- Nausea that is not relieved by prescribed medicines
- Rash that is not relieved by prescribed medicines
- Heavy menstrual period that lasts longer than normal
- Swelling of legs, ankles, or feet
- Weight gain of 5 pounds in one week (fluid retention)
- Lasting loss of appetite or rapid weight loss of five pounds in a week
- Fatigue that interferes with your daily activities
- Headache that does not go away
- No bowel movement for 3 days or you feel uncomfortable
- Extreme weakness that interferes with normal activities
- Infertility warning: Sexual problems and reproduction concerns may happen. In men and women both, this drug may affect your ability to have children. This cannot be determined before your therapy. Talk with your doctor or nurse if you plan to have children. Ask for information on sperm or egg banking.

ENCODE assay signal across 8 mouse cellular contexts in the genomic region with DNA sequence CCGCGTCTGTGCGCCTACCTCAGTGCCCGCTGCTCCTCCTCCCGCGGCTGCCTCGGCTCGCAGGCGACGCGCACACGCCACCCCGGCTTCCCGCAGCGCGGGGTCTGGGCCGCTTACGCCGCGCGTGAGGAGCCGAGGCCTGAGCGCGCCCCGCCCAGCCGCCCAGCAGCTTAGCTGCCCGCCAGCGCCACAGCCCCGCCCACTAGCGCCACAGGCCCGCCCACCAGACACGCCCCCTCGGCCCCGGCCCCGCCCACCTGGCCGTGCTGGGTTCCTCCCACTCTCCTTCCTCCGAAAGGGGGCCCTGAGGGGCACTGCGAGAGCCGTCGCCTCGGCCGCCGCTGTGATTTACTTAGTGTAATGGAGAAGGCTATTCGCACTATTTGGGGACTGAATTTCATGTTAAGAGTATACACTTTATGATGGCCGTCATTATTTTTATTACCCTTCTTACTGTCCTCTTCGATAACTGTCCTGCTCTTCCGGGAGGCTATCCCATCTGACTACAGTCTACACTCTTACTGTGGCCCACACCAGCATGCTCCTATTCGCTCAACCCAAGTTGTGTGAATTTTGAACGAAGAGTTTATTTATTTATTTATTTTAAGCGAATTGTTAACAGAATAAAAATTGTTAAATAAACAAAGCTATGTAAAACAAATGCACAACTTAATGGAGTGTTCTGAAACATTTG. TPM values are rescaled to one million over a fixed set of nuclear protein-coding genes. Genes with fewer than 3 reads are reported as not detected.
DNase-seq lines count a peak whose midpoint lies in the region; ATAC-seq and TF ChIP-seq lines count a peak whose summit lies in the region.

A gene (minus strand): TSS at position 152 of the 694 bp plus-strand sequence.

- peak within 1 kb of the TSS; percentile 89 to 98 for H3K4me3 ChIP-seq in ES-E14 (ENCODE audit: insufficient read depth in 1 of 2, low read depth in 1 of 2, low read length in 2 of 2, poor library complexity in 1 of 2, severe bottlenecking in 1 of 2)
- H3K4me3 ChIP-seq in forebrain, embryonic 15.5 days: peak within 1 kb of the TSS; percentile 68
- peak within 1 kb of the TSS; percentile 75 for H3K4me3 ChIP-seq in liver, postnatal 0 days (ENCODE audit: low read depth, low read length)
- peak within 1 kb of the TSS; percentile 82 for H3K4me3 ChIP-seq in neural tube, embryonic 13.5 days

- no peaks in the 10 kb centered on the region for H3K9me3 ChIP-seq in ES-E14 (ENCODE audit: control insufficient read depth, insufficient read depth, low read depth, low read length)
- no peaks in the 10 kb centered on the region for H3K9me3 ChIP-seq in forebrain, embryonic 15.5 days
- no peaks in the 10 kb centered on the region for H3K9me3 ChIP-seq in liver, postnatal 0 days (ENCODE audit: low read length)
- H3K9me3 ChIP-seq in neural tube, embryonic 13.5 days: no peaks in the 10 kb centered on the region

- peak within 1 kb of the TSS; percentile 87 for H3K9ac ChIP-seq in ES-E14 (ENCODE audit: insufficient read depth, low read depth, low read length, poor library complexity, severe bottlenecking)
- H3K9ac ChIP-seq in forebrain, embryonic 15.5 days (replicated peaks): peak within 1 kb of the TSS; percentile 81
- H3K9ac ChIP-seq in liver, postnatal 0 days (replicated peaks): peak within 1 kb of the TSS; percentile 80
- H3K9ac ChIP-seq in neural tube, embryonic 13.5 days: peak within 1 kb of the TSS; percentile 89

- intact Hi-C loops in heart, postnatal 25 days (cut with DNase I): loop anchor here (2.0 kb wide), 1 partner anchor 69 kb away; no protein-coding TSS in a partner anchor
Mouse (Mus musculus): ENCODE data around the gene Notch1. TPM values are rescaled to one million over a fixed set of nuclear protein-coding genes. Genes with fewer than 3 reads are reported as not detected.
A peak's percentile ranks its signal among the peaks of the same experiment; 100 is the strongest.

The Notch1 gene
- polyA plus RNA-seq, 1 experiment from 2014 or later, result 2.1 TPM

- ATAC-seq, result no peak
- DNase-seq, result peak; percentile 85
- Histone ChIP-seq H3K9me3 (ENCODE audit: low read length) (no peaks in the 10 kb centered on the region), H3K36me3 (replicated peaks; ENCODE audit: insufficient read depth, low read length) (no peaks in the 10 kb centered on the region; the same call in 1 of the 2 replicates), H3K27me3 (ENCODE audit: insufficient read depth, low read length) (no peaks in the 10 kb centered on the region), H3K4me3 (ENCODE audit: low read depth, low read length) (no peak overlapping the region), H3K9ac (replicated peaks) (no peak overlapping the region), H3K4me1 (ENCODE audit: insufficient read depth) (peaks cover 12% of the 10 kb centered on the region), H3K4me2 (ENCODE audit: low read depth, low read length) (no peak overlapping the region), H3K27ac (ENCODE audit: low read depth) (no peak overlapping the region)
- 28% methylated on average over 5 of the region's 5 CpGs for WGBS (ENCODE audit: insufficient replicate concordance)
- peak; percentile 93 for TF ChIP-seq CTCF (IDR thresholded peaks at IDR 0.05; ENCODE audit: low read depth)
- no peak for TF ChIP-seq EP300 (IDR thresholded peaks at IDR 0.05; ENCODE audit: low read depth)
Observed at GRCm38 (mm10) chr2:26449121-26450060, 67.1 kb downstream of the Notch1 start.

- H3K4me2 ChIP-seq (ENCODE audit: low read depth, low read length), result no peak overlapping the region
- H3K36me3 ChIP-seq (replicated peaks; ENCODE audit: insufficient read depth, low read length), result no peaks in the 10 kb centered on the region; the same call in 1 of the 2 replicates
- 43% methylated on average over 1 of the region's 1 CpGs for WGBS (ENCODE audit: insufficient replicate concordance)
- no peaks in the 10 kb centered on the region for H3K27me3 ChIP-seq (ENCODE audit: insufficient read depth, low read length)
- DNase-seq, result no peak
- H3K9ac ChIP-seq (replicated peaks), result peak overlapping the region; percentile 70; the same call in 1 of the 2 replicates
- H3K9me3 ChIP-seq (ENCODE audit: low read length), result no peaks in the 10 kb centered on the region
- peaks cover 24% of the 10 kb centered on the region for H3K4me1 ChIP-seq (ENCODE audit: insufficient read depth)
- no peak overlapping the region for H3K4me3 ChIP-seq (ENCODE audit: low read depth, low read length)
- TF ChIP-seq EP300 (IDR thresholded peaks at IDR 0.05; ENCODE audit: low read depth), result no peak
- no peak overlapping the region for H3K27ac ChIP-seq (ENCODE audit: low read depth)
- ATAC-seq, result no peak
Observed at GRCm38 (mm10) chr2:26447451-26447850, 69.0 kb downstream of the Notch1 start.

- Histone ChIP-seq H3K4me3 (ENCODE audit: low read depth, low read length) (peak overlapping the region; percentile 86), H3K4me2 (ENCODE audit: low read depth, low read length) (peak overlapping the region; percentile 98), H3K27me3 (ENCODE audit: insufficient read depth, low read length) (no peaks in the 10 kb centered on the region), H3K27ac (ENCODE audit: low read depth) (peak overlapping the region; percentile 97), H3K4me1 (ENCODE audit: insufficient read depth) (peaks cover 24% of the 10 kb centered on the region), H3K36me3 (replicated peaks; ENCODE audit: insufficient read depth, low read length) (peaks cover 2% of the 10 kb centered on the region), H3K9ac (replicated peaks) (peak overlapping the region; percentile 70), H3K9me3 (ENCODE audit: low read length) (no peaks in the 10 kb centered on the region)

- Pregnancy warning: This drug may have harmful effects on the unborn baby, so effective methods of birth control should be used by women during your cancer treatment and for at least 2 weeks after treatment. Genetic counseling is available for you to talk about the effects of this drug therapy on future pregnancies. Also, a genetic counselor can look at the possible risk of problems in the unborn baby due to this medicine if an exposure happens during pregnancy.
- Breast feeding warning: It is not known if this drug passes into breast milk. For this reason, it is recommended that women do not breast feed during treatment or for 2 weeks after the final dose because this drug may enter the breast milk and cause harm to a breast feeding baby.
Updated January 2017